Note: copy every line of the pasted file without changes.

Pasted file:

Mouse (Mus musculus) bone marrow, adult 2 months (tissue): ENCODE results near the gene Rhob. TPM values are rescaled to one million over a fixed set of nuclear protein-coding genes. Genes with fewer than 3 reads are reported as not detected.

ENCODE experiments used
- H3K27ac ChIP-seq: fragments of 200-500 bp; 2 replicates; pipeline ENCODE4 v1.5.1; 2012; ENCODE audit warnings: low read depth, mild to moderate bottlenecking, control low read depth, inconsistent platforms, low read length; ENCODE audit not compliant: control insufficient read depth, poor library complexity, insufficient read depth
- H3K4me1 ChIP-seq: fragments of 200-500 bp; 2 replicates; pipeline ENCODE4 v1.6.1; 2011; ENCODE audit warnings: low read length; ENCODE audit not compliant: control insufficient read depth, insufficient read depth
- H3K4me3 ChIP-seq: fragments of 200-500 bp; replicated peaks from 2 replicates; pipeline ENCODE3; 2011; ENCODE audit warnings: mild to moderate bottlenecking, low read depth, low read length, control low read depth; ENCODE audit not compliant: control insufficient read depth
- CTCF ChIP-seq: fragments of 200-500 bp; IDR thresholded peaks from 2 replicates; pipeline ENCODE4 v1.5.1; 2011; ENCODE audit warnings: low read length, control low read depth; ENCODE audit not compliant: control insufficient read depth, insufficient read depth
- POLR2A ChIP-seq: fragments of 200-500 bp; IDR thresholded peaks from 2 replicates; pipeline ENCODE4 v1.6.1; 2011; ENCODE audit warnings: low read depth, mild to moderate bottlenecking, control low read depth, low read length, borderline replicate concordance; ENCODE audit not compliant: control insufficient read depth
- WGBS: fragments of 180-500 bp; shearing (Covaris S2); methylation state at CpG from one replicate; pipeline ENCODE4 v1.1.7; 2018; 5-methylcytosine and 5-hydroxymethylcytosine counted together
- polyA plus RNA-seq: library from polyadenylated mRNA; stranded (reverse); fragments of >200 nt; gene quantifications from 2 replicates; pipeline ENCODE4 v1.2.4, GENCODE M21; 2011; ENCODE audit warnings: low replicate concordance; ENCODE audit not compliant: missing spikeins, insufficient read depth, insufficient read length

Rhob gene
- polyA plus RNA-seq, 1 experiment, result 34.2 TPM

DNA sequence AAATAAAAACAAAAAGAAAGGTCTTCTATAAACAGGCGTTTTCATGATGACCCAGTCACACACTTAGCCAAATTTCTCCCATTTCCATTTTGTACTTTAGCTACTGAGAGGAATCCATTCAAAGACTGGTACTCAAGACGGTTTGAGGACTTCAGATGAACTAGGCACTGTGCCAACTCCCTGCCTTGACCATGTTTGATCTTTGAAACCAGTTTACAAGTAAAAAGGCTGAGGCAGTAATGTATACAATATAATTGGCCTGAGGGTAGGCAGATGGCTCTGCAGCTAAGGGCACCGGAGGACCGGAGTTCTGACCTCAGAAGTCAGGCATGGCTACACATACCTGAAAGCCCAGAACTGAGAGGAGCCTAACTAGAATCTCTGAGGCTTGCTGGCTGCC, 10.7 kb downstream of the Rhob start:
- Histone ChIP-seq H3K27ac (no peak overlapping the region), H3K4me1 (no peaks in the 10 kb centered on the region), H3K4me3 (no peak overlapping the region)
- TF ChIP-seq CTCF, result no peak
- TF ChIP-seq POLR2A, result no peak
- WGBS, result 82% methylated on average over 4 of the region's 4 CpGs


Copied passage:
Mouse (Mus musculus) bone marrow, adult 2 months (tissue): ENCODE results near the gene Rhob. TPM values are rescaled to one million over a fixed set of nuclear protein-coding genes. Genes with fewer than 3 reads are reported as not detected.

ENCODE experiments used
- H3K27ac ChIP-seq: fragments of 200-500 bp; 2 replicates; pipeline ENCODE4 v1.5.1; 2012; ENCODE audit warnings: low read depth, mild to moderate bottlenecking, control low read depth, inconsistent platforms, low read length; ENCODE audit not compliant: control insufficient read depth, poor library complexity, insufficient read depth
- H3K4me1 ChIP-seq: fragments of 200-500 bp; 2 replicates; pipeline ENCODE4 v1.6.1; 2011; ENCODE audit warnings: low read length; ENCODE audit not compliant: control insufficient read depth, insufficient read depth
- H3K4me3 ChIP-seq: fragments of 200-500 bp; replicated peaks from 2 replicates; pipeline ENCODE3; 2011; ENCODE audit warnings: mild to moderate bottlenecking, low read depth, low read length, control low read depth; ENCODE audit not compliant: control insufficient read depth
- CTCF ChIP-seq: fragments of 200-500 bp; IDR thresholded peaks from 2 replicates; pipeline ENCODE4 v1.5.1; 2011; ENCODE audit warnings: low read length, control low read depth; ENCODE audit not compliant: control insufficient read depth, insufficient read depth
- POLR2A ChIP-seq: fragments of 200-500 bp; IDR thresholded peaks from 2 replicates; pipeline ENCODE4 v1.6.1; 2011; ENCODE audit warnings: low read depth, mild to moderate bottlenecking, control low read depth, low read length, borderline replicate concordance; ENCODE audit not compliant: control insufficient read depth
- WGBS: fragments of 180-500 bp; shearing (Covaris S2); methylation state at CpG from one replicate; pipeline ENCODE4 v1.1.7; 2018; 5-methylcytosine and 5-hydroxymethylcytosine counted together
- polyA plus RNA-seq: library from polyadenylated mRNA; stranded (reverse); fragments of >200 nt; gene quantifications from 2 replicates; pipeline ENCODE4 v1.2.4, GENCODE M21; 2011; ENCODE audit warnings: low replicate concordance; ENCODE audit not compliant: missing spikeins, insufficient read depth, insufficient read length

Rhob gene
- polyA plus RNA-seq, 1 experiment, result 34.2 TPM

DNA sequence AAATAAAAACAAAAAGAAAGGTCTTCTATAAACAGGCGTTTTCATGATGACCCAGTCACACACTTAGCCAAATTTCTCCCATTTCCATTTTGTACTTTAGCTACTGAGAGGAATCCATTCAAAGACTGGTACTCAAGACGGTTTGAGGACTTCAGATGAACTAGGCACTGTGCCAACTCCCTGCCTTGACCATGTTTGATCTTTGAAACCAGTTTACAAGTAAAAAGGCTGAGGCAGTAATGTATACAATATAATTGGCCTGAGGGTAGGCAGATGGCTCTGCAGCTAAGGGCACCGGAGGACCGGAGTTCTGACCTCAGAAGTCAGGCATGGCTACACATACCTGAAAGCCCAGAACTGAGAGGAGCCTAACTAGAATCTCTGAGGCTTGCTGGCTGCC, 10.7 kb downstream of the Rhob start:
- Histone ChIP-seq H3K27ac (no peak overlapping the region), H3K4me1 (no peaks in the 10 kb centered on the region), H3K4me3 (no peak overlapping the region)
- TF ChIP-seq CTCF, result no peak
- TF ChIP-seq POLR2A, result no peak
- WGBS, result 82% methylated on average over 4 of the region's 4 CpGs